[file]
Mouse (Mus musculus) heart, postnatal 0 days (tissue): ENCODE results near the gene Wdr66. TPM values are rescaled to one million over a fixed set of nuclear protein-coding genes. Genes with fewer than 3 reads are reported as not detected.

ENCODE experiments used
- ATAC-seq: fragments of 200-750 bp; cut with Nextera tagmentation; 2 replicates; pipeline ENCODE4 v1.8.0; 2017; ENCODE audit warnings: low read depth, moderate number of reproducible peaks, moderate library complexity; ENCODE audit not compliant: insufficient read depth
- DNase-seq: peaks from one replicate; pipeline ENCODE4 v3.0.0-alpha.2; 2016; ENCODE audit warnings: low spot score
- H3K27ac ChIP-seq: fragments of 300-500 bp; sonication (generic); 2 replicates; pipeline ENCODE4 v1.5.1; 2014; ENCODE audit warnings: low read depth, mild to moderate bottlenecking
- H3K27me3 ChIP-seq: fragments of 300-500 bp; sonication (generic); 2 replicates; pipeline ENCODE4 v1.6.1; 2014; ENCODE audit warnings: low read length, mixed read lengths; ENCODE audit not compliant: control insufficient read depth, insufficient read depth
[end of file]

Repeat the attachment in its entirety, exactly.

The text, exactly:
Mouse (Mus musculus) heart, postnatal 0 days (tissue): ENCODE results near the gene Wdr66. TPM values are rescaled to one million over a fixed set of nuclear protein-coding genes. Genes with fewer than 3 reads are reported as not detected.

ENCODE experiments used
- ATAC-seq: fragments of 200-750 bp; cut with Nextera tagmentation; 2 replicates; pipeline ENCODE4 v1.8.0; 2017; ENCODE audit warnings: low read depth, moderate number of reproducible peaks, moderate library complexity; ENCODE audit not compliant: insufficient read depth
- DNase-seq: peaks from one replicate; pipeline ENCODE4 v3.0.0-alpha.2; 2016; ENCODE audit warnings: low spot score
- H3K27ac ChIP-seq: fragments of 300-500 bp; sonication (generic); 2 replicates; pipeline ENCODE4 v1.5.1; 2014; ENCODE audit warnings: low read depth, mild to moderate bottlenecking
- H3K27me3 ChIP-seq: fragments of 300-500 bp; sonication (generic); 2 replicates; pipeline ENCODE4 v1.6.1; 2014; ENCODE audit warnings: low read length, mixed read lengths; ENCODE audit not compliant: control insufficient read depth, insufficient read depth